After much musing and fretting, I finally went with Barbara Stanwyck, Bette Davis, Cary Grant, Claude Rains, Gene Kelly, Jimmy Stewart, Joseph Cotten, Judy Garland, Ingrid Bergman, and Katharine Hepburn.
. . . But I had six or seven runners-up!
This post is for the "getTV Rita Hayworth Blogathon" at Classic Movie Hub.
Cover Girl (1944) is my favorite Rita Hayworth film. And one of my favorite Gene Kelly films, to boot. In it, Hayworth plays two roles: Rusty Parker, a dancer at a Brooklyn nightclub, and (in flashbacks) Maribelle Hicks, Rusty's grandmother who worked in vaudeville.
I'm not dissing or judging Astaire (or their choreographers or directors) -- I love him and always have. He was an awesome dancer and a classy human being. It was just a different time.
And there's no question that Fred was the better and more experienced dancer, I don't care what they say about "backwards and in high heels." There's also no question that their partnership brought out the best in her. Also, things changed a good deal in his later films with other partners.
Still . . . one. That does seem a mite unbalanced.
(Possibly Gene Kelly has me spoiled. The man used to hand out numbers to other people -- both singing and dancing numbers -- like Halloween candy.)
"In an early draft of the script, the musical number 'Singin' in the Rain' was to be sung by Reynolds, O'Connor, and Kelly on their way back from the flop preview of The Dueling Cavalier."
Can you imagine? I mean, seriously -- can you imagine? I suppose it would have been something like "Good Morning," only -- outside! In the rain! Which . . . just . . . wow. (I feel like Arthur on Cabin Pressure when he gets overwhelmed and incoherent. I'll be saying "BRILLIANT!" next.)
Obviously I'm very, VERY happy with the "Singin' in the Rain" number that we did end up getting, plus we got "Good Morning" thrown in for the three of them. No complaints. But it's so much fun to try to picture what it would have been like!
Anyway, just wanted to let y'all know in case you wanted to check it out. You'll need to check your local PBS listings.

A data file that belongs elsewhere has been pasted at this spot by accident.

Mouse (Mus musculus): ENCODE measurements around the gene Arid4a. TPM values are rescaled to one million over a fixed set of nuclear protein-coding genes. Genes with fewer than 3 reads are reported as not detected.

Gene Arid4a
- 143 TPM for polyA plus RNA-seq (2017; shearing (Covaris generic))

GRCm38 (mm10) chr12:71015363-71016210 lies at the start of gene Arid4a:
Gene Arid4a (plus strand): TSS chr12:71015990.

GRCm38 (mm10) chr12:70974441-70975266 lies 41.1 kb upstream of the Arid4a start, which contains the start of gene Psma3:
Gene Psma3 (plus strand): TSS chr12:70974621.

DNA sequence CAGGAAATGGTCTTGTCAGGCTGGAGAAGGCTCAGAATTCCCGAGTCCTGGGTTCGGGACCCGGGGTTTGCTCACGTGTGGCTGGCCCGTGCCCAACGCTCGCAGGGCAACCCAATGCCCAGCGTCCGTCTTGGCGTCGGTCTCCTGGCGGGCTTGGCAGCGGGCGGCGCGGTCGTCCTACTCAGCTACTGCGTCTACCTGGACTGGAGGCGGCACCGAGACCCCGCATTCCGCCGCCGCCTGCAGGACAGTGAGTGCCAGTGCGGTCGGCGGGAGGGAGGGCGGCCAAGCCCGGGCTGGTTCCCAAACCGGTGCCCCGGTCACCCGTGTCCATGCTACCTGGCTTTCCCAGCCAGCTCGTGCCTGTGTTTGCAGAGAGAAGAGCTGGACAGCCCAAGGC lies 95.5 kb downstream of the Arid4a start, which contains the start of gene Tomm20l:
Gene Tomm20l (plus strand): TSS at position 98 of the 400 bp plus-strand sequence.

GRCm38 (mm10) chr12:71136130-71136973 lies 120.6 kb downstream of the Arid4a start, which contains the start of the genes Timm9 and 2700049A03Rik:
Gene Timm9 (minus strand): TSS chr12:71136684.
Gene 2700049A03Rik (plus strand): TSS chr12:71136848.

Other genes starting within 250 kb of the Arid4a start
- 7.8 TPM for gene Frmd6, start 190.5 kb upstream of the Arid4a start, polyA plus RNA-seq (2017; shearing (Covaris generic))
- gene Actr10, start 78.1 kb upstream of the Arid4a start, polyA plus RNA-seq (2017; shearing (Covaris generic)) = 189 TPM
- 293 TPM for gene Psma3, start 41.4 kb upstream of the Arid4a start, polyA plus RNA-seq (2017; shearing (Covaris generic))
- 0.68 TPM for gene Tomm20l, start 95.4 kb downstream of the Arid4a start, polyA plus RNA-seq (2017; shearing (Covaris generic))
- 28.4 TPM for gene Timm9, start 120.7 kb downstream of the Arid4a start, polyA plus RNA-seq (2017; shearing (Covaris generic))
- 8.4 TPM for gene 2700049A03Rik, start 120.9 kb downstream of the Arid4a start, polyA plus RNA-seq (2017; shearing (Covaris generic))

Then I was reminded that 2013 marks the 50th anniversary of C. S. Lewis's death.
So there's that.
On a happier note*, though, ibmiller reminds me that it will also mark the bicentennial of Pride and Prejudice!
*Not saying that it wasn't a happy occasion for Lewis -- the Lewis Institute calls it "his passing from death to life," and I'm sure he saw it the same way himself! But it makes for kind of a different celebration . . .
If you're a classic movie buff, the Warner Archive Collection is pretty much the greatest site in the history of time. They're putting out all sorts of rare movie and TV classics on DVD. (That is, on DVD-R, which, I'm told, will only play in a DVD player. I don't know why they went that route. Cheaper, maybe?) As stillsparkling pointed out the other day, they've got Jimmy Stewart's detective series Hawkins, which I don't think I ever got to see before.
AND they've got something I've been pining for, literally for decades: The Cross of Lorraine, one of Gene Kelly's few non-musical films.
( Gotta love those Irish Frenchmen )
Note the moment at 6:01 when he grabs Taina Elg's hand and pulls her into the shadows for a kiss. When I watched Les Girls again recently, I MAY have backed that up and rewatched it three or four times.
I haven't cross-stitched in ages -- never even finished the Snoopy I was making for my goddaughter when she was born, six years ago -- but I am so tempted to get this, you have NO IDEA.
In other "this is a thing that exists" news: The Narnia Wardrobe Ring. We've finally found a ring I wouldn't wear: For one thing, I'd have to sell everything I own, ever have owned, and ever will own, plus any potential firstborn child, to afford it. For another thing, the sheer size and weight of it would drag my hand all the way down to the floor.
But the concept's kind of cool, don't you think? Wonder if they make a pendant . . .